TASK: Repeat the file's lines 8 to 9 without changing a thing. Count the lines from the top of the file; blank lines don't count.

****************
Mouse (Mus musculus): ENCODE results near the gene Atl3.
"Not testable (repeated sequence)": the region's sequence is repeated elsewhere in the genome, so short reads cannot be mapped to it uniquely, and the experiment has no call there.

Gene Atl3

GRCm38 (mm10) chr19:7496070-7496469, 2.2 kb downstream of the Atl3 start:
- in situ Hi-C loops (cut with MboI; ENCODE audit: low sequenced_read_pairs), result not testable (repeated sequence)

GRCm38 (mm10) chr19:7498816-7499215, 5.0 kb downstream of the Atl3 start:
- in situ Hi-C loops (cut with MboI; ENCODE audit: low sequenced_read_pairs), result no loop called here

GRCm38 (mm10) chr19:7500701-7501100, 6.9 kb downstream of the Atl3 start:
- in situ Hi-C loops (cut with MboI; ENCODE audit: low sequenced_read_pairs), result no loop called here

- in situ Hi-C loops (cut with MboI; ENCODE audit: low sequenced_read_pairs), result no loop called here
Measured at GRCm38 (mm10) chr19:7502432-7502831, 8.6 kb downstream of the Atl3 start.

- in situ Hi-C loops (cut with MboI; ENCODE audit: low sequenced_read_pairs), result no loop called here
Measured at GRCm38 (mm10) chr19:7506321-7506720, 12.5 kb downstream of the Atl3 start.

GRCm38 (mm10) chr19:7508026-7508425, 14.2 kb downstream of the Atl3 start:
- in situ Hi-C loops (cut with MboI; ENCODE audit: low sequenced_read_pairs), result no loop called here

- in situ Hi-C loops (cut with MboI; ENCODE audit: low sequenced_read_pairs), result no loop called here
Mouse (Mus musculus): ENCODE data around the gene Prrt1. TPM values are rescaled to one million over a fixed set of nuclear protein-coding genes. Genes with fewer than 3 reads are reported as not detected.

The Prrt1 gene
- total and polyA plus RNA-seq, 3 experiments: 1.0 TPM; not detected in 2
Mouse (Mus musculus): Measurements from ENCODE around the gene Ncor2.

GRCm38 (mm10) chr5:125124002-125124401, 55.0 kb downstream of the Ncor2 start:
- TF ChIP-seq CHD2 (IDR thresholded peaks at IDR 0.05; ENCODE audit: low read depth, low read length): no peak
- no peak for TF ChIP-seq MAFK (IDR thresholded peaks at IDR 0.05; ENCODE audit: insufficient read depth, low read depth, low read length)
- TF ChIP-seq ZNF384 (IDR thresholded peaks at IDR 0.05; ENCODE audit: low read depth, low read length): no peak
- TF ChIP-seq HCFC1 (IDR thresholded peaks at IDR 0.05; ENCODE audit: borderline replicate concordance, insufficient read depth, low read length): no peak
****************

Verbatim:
GRCm38 (mm10) chr19:7500701-7501100, 6.9 kb downstream of the Atl3 start:
- in situ Hi-C loops (cut with MboI; ENCODE audit: low sequenced_read_pairs), result no loop called here